A work of insidious beauty: creeping, pervasive and better for it.
Jude Clarke 2013
Originally the solo outlet of Real Estate’s Matt Mondanile, Ducktails has, over time, become less of a bedroom project and more a collaborative venture. Mondanile’s drafted in a whole band, Big Troubles, to back him on this fourth album.
And The Flower Lane sounds like an album that its contributors had a good time making. Its pace is predominantly gentle, its music full, sunny and generally unabrasive.
Opener Ivy Covered House brings a softly nostalgic feel and a warm jangle, also found in International Date Line and Academy Avenue. Guitars are slightly more animated in the occasional middle eight or solo (Timothy Shy, Assistant Director), but never put their heads so far over the parapet as to dominate.
The sense of harking back is emphasised in the smooth 80s echoes of the production and generous use of slick synths and piano; International Date Line’s mellow blend of instrumentation and suggestion of a 60s-style sitar, and the glossy sax break on Under Cover add to the retrospective mood. That song’s couplet – “Imagine all the people / Walkin’ out the door” – could perhaps be a sly backward reference to Lennon’s best-known moment of the 70s.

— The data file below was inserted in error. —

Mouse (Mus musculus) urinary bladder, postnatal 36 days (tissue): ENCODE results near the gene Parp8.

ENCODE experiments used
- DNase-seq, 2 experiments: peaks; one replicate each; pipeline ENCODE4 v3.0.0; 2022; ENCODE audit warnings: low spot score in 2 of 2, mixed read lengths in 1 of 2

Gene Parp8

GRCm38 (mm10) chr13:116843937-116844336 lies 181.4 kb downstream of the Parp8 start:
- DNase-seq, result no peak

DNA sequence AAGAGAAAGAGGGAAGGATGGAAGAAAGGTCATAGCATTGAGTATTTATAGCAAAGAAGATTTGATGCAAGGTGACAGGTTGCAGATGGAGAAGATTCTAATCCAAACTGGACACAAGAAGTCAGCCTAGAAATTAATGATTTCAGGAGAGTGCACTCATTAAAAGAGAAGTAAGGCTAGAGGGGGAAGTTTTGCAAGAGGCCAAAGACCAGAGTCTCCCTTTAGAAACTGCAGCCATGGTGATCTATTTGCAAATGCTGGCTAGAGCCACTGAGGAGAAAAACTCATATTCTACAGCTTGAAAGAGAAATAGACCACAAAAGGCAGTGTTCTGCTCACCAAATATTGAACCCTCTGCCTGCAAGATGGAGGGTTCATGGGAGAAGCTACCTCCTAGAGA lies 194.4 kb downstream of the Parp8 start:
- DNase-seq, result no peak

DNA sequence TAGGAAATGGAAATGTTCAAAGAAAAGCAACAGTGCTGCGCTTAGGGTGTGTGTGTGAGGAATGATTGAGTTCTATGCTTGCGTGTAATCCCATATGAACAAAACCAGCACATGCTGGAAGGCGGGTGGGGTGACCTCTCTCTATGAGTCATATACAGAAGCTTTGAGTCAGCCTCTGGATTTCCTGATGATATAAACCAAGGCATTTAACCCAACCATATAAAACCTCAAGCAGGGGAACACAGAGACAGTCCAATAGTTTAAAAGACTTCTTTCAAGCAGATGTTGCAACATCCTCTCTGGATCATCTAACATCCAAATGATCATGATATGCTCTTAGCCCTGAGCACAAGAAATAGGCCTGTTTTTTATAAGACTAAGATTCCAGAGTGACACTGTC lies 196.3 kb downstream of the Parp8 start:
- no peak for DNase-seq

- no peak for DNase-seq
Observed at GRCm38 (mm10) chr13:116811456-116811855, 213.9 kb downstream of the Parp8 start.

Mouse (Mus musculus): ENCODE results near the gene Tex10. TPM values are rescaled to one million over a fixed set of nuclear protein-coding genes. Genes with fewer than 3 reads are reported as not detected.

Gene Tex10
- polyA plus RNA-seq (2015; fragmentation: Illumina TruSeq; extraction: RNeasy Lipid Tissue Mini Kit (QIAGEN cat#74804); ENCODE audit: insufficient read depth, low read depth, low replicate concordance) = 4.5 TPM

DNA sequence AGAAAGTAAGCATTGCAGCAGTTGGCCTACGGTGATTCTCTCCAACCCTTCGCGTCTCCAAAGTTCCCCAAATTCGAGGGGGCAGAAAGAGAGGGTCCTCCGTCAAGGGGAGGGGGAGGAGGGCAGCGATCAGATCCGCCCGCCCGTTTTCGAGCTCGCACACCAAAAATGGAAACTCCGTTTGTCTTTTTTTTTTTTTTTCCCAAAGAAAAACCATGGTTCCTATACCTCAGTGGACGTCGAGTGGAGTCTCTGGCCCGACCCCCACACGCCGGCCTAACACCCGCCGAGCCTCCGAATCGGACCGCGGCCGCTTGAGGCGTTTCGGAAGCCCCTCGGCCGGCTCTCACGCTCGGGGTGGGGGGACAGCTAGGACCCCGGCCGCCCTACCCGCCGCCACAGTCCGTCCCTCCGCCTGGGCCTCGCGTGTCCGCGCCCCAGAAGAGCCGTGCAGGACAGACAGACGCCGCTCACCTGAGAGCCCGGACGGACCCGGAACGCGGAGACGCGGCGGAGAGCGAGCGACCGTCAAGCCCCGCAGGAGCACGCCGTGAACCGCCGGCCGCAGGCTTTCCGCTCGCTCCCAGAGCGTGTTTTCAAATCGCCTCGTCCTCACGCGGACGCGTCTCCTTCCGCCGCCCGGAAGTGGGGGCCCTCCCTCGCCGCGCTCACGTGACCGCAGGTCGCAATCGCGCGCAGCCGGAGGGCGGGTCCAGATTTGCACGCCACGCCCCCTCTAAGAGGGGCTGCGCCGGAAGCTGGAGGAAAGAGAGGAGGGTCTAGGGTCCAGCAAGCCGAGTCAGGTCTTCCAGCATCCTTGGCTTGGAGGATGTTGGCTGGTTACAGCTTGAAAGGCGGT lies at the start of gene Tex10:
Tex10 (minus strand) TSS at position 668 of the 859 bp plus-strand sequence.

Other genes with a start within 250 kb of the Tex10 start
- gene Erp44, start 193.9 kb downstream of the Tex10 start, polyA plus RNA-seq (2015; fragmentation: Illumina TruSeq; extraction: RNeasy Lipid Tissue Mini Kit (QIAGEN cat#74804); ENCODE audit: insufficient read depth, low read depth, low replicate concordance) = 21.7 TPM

Elsewhere, lyrics mainly keep to the slightly goofy, love-struck likes of The Flower Lane’s “So now she’s gone again / And I feel a mess” or Assistant Director’s “I can’t think of anything now / Looking into your eyes”.
Lovely cover version Planet Phrom (originally by Peter Gutteridge, of The Clean and The Chills) again highlights Mondanile’s thrall to romance, while Under Cover gets seductive, in an subtle, slightly-cheesy way befitting the band.
Mondanile’s singing is underplayed and undemonstrative throughout. Its qualities fit, yet are thrown into relief by the contribution of Cults’ Madeline Follin, her lush vocal elevating Sedan Magic to a highlight as she wistfully pleads, “Won’t you stay?”
Right to its end, in the calm flurry of acoustic guitar notes that form the coda to closing track Academy Avenue, this album sees Mondanile opting for subtlety over showmanship. In choosing to do so he has created a work of insidious beauty: creeping, pervasive and better for it.